Eusebius of Caesarea was a bishop and a church historian during the time of Constantine (late 3rd to early 4th century). One of the indelible marks Eusebius left on the church was the idea that there were two kinds of callings in the Christian life. The perfect life and the permitted life. The perfect life was that spiritual, contemplative life reserved for those who worked as priests, monks, and nuns. He said this life was “above nature, and beyond common human living” (Proof of the Gospel, Bk. 1, ch. 8)
The permitted life, on the other hand, was that physical, active life reserved for those who worked a farmers, soldiers, merchants, and even those raising families. Eusebius went so far to say that those who live the permitted life have “a kind of secondary grade of piety (Proof, Bk. 1, ch. 8).
For the last 17 centuries, this dualistic view of work has plagued the church. We have divided work into sacred and secular, higher and lower, varsity Christian and JV Christian. Don’t get me wrong—it is a significant thing to be a pastor or a missionary. But it is not better or more holy or more important than being a surgeon, a mother, an architect, or a garbage man. Few of us would ever admit that there is a perfect life, of course. We would never say, “My pastor is living the perfect life. He’s a walking slice of heaven on earth!”
Yet the dualism Eusebius created is so ingrained into our culture (and Christian sub-culture) that we affirm and perpetuate it it when we say things like, “She’s going in to full-time ministry.” (As if there is part-time ministry for a disciple of Jesus.) “Those missionaries are doing God’s work.” (As if a mom changing diapers is not.)
Obviously some people earn their living by teaching the Scriptures, shepherding, and spreading the gospel. But that does not mean all other work—“permitted work,” as it were—is lower class.
Rather, the Christian perspective on work (labor, occupation, etc.) is holistic, robust, and profoundly empowering no matter what you do for your occupation. In fact, the beginning of the biblical story is abundantly clear that all work when done to the glory of God is sacred.
In Genesis 1-2, we see that God made human begins to “have dominion over” every created thing (1:28). Genesis 2:15 says, “The LORD God took the man and put him in the garden of Eden to work it and keep it.” In these two chapters we learn at least three potent truths:
- We are image bearers of God. Our inherent worth and value comes from being like God in some way. Our primary calling in life is not to something but to Someone—namely God. We were made to worship him and find our joy, meaning, significance, value, and purpose in him.
- A result of being made in God’s image is that, like God, we work. As image bearers of God, we reflect him. Therefore, God made humans to work. Adam and Eve were under-lords, charged with exercising dominion on God’s behalf by using their intelligence, creativity, organization, and diligence. The difference between God’s work and ours, of course, is that we aren’t creating from nothing. Human work takes the raw material of creation, brings it order and makes something beautiful. But work is not our identity—that comes from being made in the image of God. Still work in the beginning was the primary way human beings praised and glorified their Creator. Adam and Eve weren’t having church services all day long. They walked with God and worked in God’s garden.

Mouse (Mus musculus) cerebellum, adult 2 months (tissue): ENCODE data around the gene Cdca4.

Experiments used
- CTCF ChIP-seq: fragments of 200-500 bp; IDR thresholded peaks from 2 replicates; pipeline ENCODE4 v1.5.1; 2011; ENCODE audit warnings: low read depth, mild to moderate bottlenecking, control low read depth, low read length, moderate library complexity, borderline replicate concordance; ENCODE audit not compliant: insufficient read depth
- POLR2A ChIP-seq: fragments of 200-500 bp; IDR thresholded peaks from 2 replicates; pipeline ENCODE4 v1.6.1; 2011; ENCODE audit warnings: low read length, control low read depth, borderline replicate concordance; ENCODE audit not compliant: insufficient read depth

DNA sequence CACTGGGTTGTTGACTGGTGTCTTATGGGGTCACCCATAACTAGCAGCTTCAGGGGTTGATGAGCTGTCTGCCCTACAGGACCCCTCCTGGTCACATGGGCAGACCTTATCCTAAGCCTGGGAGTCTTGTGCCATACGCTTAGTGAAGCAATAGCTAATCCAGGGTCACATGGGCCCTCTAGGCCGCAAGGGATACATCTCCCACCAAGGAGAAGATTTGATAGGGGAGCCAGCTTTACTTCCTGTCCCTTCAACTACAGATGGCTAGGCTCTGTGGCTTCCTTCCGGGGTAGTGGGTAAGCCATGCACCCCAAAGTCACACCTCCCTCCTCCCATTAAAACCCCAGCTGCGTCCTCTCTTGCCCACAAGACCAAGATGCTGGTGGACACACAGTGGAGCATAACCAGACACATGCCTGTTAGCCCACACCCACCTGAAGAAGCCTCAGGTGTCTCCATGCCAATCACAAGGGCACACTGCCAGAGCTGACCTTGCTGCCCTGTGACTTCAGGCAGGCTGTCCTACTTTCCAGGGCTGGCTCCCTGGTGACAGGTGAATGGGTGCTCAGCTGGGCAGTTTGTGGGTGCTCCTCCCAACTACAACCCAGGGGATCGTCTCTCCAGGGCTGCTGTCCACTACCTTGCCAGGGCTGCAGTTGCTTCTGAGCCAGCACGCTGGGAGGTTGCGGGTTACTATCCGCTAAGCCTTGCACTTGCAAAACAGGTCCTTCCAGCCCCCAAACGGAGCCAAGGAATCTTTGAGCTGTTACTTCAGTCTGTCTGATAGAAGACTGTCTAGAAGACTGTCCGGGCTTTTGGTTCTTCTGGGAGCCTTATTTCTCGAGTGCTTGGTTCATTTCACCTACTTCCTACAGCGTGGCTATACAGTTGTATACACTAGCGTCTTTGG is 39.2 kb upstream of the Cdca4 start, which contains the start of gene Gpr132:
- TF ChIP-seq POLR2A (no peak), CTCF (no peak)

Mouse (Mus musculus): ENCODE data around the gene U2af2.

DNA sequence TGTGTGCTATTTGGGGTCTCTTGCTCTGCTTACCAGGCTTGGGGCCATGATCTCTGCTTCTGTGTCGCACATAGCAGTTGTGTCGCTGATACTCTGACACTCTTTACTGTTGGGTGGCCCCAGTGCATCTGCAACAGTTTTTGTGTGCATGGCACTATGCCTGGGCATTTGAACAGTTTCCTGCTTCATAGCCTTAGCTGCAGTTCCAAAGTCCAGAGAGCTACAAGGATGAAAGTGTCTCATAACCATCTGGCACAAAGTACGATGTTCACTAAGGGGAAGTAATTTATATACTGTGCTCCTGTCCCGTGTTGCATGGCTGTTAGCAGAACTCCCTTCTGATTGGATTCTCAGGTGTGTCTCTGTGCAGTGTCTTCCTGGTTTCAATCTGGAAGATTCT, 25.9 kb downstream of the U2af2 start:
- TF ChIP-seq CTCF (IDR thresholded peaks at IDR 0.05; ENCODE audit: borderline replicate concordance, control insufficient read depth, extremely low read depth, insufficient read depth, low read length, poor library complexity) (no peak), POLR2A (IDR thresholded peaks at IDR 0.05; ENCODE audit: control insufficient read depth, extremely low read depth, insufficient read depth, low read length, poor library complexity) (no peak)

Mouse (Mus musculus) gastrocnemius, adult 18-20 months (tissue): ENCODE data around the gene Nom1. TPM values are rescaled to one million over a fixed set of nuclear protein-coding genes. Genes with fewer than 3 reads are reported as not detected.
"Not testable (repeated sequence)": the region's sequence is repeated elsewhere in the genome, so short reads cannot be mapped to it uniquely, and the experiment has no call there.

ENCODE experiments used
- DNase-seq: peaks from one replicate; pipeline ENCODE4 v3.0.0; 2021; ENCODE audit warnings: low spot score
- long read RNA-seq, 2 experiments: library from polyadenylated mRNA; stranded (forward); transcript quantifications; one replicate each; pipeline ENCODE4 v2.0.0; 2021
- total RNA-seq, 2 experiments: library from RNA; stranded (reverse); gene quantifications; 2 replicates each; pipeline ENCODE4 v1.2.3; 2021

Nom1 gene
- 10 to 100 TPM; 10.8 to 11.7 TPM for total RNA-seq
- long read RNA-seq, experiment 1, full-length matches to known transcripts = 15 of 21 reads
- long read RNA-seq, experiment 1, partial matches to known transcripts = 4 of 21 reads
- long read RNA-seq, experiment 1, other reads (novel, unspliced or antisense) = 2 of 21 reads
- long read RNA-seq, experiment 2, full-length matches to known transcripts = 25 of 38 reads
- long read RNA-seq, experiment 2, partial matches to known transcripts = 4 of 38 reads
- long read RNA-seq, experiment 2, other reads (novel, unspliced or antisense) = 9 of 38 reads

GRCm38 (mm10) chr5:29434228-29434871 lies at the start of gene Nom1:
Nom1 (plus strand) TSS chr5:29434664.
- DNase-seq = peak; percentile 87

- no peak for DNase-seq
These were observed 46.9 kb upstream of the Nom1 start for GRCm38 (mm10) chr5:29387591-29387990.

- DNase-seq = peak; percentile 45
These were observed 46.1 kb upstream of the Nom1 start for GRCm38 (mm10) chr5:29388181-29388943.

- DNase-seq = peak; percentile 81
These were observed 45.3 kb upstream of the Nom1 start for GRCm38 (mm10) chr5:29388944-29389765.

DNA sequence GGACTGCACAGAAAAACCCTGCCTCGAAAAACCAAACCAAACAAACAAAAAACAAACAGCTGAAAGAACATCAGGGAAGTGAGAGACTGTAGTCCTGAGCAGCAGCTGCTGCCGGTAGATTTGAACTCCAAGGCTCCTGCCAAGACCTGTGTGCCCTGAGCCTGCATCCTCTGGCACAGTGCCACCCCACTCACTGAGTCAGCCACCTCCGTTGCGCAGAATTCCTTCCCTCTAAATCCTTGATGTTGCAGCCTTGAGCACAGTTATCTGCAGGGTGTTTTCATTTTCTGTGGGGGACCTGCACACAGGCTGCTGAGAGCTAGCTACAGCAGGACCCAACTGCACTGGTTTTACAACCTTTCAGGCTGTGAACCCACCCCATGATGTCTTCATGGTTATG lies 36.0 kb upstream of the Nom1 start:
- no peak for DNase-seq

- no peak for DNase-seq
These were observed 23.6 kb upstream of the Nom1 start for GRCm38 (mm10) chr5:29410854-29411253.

- Work is very good. After each day of creation, God saw that what he made was good. But it wasn’t until he made human beings, male and female, and those human beings to work that everything was “very good” (1:31). Adam’s work was worthy and valuable and good! And get this: Adam was not a pastor or missionary or monk. He was a farmer (and, as my wife pointed out, a zookeeper, too)! If Eusebius was right—that there is a perfect life and a permitted life, then God was wrong because Adam’s occupation was working and keeping the Garden. But God was not wrong. Work, all work, when done to the glory of God, is very good. It is sacred and beautiful.
Most of us, Christian or not, get glimpses of Genesis 1-2 in our lives from time to time. Have you ever worked to create something or put something into order—a budget, a bridge, a song, a tomato plant, a sandbox, swept a floor, organized a pantry, unloaded a delivery truck—and had a deep sense of accomplishment and satisfaction? Have you ever said about your work, I was made for this? You felt this because you were made to work. In that moment, whether you admitted it or not, you believed God’s original design was very good.
Unfortunately, we don’t live in a Genesis 1-2 kind of world. We live in a world where sin has degraded everything, including our work. In the next post, I’ll consider Genesis 3 and what sin does to work.